And we recognise the important role it currently plays. The social enterprise sector – in fact – employs more than 2 million people, and the total annual incomes from the sector are estimated at over £160 billion per year.

So not only are these organisations good for thousands of communities up and down the country. They also play a key role in driving the UK economy.

As such, we want to give social enterprise groups the support they need.

Social Investment Market

One of the recurring issues that we know these organisations face is access to finance. And without access to capital it can be a real struggle to scale-up, to grow or even to become self-sustaining.

For this reason the government – led by the work of Nick Hurd – is committed to growing the social investment market.

And as part of this work, we’ve launched a number of initiatives focusing on all parts of growing this market, including:

– the supply of finance

– the demand for finance

– creating an ‘enabling environment’ for social investment

So we’ve worked hard to ensure that we’ve got the right regulation in place to support the sector.

And we’ve also established a number of publically-backed funds to directly support social enterprises in the UK.

But we know that there remains one massively under-represented type of investor in this market – and that’s the type of investor I want to spend the rest of my time focussing on today. The private, individual investor.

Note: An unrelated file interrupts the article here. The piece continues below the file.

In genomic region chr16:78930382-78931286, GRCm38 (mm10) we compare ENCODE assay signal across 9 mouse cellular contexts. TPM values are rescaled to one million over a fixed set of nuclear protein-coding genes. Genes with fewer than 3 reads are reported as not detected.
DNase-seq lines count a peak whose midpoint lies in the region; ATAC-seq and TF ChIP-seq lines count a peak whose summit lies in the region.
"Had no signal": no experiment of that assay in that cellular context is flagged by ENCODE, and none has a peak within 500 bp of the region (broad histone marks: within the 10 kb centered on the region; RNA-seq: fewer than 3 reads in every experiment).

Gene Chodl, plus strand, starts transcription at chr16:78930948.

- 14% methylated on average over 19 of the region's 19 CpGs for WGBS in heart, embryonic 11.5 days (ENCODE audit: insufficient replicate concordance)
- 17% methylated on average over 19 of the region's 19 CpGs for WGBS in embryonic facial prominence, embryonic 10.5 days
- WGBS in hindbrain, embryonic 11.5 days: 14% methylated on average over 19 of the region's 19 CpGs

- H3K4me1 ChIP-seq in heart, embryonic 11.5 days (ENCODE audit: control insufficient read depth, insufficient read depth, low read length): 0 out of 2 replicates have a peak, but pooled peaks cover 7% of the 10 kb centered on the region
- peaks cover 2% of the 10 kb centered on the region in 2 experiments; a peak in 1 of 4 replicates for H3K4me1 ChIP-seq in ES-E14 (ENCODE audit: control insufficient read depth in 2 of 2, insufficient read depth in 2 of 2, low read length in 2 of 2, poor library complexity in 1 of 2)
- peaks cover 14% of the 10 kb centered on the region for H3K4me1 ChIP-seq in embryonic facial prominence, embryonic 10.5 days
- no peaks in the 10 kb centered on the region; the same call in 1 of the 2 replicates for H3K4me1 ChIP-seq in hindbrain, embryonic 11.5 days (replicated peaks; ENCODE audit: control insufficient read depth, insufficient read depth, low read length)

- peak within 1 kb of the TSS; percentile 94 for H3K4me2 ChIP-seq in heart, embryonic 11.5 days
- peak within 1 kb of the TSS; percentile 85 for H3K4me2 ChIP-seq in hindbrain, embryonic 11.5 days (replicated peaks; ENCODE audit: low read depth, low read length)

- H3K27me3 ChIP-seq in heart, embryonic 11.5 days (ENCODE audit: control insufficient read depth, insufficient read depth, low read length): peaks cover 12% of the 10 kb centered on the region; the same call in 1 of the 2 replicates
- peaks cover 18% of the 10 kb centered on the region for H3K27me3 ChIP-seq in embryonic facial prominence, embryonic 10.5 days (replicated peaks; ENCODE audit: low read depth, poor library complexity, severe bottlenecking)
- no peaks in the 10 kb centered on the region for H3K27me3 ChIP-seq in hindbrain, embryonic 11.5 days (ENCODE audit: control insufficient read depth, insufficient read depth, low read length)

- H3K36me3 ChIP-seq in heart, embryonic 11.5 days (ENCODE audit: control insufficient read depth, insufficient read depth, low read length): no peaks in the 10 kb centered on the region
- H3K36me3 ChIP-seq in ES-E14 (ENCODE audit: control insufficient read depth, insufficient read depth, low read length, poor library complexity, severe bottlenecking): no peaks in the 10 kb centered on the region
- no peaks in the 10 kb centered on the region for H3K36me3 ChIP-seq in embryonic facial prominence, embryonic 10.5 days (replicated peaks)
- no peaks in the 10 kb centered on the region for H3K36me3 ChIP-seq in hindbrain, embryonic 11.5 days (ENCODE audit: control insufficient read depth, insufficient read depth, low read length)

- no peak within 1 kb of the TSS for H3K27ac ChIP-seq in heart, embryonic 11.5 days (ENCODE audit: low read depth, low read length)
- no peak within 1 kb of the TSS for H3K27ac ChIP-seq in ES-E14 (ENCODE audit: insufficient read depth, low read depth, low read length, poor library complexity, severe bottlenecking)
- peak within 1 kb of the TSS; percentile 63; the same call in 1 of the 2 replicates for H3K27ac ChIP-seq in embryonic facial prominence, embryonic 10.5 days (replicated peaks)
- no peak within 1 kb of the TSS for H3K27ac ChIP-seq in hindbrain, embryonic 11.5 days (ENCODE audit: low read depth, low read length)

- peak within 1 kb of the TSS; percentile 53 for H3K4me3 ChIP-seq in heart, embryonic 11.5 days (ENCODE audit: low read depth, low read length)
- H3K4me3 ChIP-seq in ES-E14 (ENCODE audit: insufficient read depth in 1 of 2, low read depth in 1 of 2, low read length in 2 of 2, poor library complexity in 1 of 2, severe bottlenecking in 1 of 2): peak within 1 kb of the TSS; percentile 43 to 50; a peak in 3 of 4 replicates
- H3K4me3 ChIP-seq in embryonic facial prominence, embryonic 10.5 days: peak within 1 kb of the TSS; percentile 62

Individual investor

Some services to cater for this type of investor are emerging. But we know that there is a further appetite out there, and we need to find a way to tap into it.

A Cabinet Office paper published in the summer stated that fewer than 16% of High Net Worth Individuals currently have investments with ethical, social or community benefits. Yet 77% of potential pension contributors said they would prefer to contribute to a social investment fund than to a conventional fund for their pension. And 36% said they would choose social investment even when it involves a significant trade-off with financial return.

So we needed to find a way to tap into this enthusiasm. And I know from my day to day role – my more readily understood, but somewhat less glamorous job title is Minister for Tax – that tax levels and reliefs can be a key lever for encouraging certain behaviour.

It was with this in mind, and this type of investor in mind, that at this March’s budget, we committed to introducing a tax relief for social investment.

Social investment tax relief